Welcome back to Up To Speed, home of the Flashest Recaps Alive. Here we’ll recap the episodes, dispense some Flash Facts and talk about what works, what doesn't, and where the series might be headed, as we try and keep up with the adventures of Central City’s finest hero, Barry Allen: aka the Red Blur, aka The Flash. This week, we’re looking at the second episode of the inaugural season, titled “The Fastest Man Alive.” How does it stack up against last week’s (pretty good, actually) pilot? Read on and see Flash…natics?
In the overwhelmingly male comic book industry, it has been a challenge for some editors and readers to see the ever growing number of talented women currently trying to make a name for themselves. With that in mind, ComicsAlliance offers Hire This Woman, a recurring feature designed for comics readers as well as editors and other professionals, where we shine the spotlight on a female comics pro on the ascendance. Some of these women will be at the very beginning of their careers, while others will be more experienced but not yet “household names.”
Cartoonist Jessica Garvey writes, pencils, inks, and colors her own work, which includes her autobiographical comic It Did Happen as well as the webcomic Pink/Blue. She is also a recent graduate of Oklahoma City University with a degree in Studio Art and English.
Image Comics' Southern Bastards has a lot to offer people who enjoy a good crime/revenge comic like I do. There's palpable tension, a sense of some serious wrongs that need to be righted, and people fighting each other with bats (one of them the remnant of a tree that grew out of a grave and was struck by lightning) in the middle of the street.
But, you might say, there are lots of crime comics out there. Heck, Jason Aaron, the writer of Southern Bastards, has penned a good many himself. Scalped and his Punisher run, to name a couple. Southern Bastards is something really special, though, because of the way Aaron and artist Jason Latour embrace its setting so deeply and wholeheartedly.
The early ’90s were spoiled for choice when it came to comic book adaptations. Not only was Batman: The Animated Series on the air, but X-Men led Marvel’s push to get on the small screen, diving right into the often convoluted continuity of everyone’s favorite mutants, luring in a generation of fans, and paving the way for cartoons to follow. That’s why we’ve set out to review every single episode of the ’90s X-Men animated series.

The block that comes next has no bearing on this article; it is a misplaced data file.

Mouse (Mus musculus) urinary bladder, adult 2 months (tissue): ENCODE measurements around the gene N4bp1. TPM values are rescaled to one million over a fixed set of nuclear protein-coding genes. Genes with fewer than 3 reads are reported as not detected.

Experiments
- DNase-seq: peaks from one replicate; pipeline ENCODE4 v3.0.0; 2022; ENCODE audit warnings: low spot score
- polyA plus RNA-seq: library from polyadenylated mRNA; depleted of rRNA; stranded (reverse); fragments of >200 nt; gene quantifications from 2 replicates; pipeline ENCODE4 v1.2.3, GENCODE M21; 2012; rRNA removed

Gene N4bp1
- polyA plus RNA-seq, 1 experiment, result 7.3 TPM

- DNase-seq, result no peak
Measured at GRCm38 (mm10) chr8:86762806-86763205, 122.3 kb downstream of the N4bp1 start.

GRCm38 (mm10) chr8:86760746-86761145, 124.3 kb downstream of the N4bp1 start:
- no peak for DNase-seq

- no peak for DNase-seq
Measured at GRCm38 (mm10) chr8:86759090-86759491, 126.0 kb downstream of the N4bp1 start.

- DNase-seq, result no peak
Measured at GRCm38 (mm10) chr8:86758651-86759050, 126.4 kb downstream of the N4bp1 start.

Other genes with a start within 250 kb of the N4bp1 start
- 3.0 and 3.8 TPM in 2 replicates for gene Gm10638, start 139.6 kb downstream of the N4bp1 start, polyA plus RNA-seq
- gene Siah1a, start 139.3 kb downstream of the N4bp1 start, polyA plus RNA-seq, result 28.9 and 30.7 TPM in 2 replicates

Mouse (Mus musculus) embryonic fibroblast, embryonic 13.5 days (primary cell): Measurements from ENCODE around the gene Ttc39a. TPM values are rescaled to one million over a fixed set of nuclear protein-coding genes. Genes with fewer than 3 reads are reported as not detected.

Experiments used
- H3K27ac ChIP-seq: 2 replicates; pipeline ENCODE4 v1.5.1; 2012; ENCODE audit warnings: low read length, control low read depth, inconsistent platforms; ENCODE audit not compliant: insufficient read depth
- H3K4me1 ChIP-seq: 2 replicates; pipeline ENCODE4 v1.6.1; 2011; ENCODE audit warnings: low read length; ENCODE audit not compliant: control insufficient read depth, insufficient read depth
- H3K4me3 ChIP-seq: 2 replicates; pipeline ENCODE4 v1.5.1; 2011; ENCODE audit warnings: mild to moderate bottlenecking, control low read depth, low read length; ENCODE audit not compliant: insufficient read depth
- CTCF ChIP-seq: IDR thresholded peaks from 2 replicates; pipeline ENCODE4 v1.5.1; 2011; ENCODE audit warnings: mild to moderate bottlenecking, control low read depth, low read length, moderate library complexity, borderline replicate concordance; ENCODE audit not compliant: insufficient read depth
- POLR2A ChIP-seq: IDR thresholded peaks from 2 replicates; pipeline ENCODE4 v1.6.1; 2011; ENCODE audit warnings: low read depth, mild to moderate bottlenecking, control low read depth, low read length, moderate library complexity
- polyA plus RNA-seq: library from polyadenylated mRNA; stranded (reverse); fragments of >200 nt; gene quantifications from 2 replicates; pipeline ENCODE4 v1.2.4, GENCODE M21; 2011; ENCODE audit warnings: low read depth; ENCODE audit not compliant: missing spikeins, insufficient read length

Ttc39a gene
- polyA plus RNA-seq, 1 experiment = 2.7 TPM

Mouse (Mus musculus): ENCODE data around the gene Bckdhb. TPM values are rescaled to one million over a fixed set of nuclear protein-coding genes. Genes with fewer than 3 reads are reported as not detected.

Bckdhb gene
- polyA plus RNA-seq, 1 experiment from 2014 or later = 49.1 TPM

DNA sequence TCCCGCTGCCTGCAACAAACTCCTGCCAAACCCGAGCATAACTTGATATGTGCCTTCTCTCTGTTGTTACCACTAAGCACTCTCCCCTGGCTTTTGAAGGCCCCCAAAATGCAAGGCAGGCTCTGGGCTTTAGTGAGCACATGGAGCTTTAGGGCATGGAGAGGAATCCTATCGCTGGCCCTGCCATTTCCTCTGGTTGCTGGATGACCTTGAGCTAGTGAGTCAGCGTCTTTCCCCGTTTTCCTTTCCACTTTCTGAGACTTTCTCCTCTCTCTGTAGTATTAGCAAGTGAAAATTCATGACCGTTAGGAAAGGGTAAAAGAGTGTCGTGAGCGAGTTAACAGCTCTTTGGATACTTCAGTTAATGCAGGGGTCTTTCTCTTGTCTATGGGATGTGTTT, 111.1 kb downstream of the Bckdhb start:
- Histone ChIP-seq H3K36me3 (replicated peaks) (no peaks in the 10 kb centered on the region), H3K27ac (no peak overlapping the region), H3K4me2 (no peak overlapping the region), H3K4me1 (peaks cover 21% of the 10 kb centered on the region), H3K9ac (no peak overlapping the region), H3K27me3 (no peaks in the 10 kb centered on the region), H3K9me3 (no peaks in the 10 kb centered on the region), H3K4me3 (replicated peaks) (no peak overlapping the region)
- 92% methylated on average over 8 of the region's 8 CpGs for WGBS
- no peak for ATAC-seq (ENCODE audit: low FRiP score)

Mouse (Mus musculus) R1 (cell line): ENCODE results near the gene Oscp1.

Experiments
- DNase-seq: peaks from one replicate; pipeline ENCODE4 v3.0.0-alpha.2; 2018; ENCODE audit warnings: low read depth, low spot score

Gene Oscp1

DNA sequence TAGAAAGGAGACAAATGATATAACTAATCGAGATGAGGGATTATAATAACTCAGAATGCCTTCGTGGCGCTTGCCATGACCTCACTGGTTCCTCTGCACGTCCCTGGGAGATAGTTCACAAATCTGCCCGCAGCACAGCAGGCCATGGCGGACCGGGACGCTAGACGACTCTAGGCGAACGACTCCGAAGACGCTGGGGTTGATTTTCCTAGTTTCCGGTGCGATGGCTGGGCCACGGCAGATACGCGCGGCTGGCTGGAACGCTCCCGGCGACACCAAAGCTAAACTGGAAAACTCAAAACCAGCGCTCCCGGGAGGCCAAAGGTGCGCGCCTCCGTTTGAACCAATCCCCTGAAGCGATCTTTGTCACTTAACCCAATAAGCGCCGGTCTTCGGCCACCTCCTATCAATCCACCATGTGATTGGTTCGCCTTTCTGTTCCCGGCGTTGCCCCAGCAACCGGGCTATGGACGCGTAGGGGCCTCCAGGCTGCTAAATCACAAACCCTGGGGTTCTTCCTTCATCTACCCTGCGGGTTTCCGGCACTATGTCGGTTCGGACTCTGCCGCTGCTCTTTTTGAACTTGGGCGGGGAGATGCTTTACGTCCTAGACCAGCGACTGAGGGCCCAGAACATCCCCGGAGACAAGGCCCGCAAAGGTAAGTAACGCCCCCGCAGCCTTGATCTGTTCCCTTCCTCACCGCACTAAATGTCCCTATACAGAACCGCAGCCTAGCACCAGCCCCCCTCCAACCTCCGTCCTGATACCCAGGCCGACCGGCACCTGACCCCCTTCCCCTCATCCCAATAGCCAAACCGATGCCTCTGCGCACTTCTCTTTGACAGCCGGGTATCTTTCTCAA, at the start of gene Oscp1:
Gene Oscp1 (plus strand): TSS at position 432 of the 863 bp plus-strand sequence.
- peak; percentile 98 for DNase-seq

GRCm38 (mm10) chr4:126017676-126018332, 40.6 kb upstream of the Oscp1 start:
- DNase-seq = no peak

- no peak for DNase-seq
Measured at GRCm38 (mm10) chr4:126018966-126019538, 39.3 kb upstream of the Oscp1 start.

This week, we dive into Jubilee's Erotic Friend Fiction, and everything is different and none of it makes sense.
This is a post three years in the making. Way back in 2011, David Wolkin and I attempted to deconstruct the madness of Batman: Odyssey, an incomprehensible masterwork by legendary Batman artist (and legendarily terrible Skateman writer) Neal Adams that quickly established itself as the most insane comic we have ever read. When the series was renewed for a glorious second volume, we completed four additional reviews -- but stopped just short of the last two issues.
Our recaps were gratifyingly well-received, inspiring fan art, live readings and even cantankerous comments from Neal Adams himself (or so we choose to believe). And for the last three years, people have been tweeting at us, e-mailing us and asking us at conventions when we would finally complete our coverage of Batman: Odyssey.
That day is today.
Ramona Fradon is one of the great living legends of comics, a creator with an instantly recognizable style who has worked on some of DC Comics' best-loved series -- and co-created a few classic characters along the way. Her crisp, lyrical line has elevated every book she's touched over her six-and-a-half decades in the business, and her work continues to influence and inspire creators to this day.